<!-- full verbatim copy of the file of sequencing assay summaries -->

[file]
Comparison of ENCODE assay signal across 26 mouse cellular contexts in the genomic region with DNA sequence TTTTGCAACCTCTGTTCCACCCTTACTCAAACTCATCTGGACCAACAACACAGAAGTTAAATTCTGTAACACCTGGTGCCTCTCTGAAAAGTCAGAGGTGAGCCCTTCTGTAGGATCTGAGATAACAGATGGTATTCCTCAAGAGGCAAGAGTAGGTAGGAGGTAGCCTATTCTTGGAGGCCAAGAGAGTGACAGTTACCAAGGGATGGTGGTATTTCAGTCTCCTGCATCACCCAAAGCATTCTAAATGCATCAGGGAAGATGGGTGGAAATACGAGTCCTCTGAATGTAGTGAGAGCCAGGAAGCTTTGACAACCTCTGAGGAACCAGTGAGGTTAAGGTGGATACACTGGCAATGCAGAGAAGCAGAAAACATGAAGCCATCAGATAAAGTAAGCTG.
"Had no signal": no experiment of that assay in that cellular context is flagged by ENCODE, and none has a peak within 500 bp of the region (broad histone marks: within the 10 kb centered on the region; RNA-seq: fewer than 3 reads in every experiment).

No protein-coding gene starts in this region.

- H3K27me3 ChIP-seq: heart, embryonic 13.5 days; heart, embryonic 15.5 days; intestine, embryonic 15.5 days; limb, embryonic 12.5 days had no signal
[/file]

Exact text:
Comparison of ENCODE assay signal across 26 mouse cellular contexts in the genomic region with DNA sequence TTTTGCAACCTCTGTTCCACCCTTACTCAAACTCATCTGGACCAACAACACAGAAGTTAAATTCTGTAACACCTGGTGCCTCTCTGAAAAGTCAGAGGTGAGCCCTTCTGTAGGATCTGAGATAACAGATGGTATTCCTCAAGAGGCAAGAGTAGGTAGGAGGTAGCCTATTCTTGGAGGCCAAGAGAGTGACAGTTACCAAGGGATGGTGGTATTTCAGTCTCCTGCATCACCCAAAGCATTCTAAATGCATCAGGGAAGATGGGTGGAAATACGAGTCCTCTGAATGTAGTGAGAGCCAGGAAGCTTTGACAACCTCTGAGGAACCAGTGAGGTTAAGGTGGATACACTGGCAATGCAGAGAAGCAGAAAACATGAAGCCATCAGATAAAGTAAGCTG.
"Had no signal": no experiment of that assay in that cellular context is flagged by ENCODE, and none has a peak within 500 bp of the region (broad histone marks: within the 10 kb centered on the region; RNA-seq: fewer than 3 reads in every experiment).

No protein-coding gene starts in this region.

- H3K27me3 ChIP-seq: heart, embryonic 13.5 days; heart, embryonic 15.5 days; intestine, embryonic 15.5 days; limb, embryonic 12.5 days had no signal